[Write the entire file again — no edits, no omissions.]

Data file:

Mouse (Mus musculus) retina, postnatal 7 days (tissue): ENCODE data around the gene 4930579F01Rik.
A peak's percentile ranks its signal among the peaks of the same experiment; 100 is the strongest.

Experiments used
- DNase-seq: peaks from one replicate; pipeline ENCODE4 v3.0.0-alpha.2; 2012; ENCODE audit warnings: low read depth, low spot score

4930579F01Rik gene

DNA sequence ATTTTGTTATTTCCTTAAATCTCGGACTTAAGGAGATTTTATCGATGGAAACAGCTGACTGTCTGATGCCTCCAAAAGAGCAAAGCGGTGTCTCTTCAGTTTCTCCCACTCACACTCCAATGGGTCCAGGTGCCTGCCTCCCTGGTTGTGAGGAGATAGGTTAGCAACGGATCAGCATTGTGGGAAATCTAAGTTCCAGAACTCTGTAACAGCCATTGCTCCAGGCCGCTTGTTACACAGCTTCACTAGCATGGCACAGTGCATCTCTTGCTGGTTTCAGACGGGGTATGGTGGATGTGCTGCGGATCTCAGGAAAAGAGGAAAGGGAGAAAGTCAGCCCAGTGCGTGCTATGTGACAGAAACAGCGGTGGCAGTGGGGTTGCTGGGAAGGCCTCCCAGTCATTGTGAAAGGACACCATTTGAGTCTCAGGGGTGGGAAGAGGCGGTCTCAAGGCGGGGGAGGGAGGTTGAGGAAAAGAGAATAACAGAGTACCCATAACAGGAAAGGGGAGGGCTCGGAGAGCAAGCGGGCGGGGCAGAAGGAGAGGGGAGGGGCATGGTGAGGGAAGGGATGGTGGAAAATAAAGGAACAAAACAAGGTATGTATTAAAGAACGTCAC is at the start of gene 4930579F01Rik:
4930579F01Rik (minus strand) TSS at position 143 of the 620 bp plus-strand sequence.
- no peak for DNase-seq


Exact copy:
Mouse (Mus musculus) retina, postnatal 7 days (tissue): ENCODE data around the gene 4930579F01Rik.
A peak's percentile ranks its signal among the peaks of the same experiment; 100 is the strongest.

Experiments used
- DNase-seq: peaks from one replicate; pipeline ENCODE4 v3.0.0-alpha.2; 2012; ENCODE audit warnings: low read depth, low spot score

4930579F01Rik gene

DNA sequence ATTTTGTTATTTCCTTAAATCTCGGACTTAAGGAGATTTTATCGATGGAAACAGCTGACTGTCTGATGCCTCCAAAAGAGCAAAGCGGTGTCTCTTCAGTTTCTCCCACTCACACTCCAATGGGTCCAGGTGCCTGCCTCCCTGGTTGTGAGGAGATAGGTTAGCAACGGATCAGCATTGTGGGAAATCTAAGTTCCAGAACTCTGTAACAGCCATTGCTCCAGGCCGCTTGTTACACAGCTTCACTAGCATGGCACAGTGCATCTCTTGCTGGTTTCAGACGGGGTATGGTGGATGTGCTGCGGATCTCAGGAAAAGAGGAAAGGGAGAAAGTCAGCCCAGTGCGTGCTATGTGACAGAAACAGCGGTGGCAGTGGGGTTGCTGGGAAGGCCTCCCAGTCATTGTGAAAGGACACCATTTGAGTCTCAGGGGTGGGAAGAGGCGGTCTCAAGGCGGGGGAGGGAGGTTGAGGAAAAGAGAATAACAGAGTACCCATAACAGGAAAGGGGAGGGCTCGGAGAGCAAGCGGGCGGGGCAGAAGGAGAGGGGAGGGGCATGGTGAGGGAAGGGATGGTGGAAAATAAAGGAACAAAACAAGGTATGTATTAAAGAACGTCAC is at the start of gene 4930579F01Rik:
4930579F01Rik (minus strand) TSS at position 143 of the 620 bp plus-strand sequence.
- no peak for DNase-seq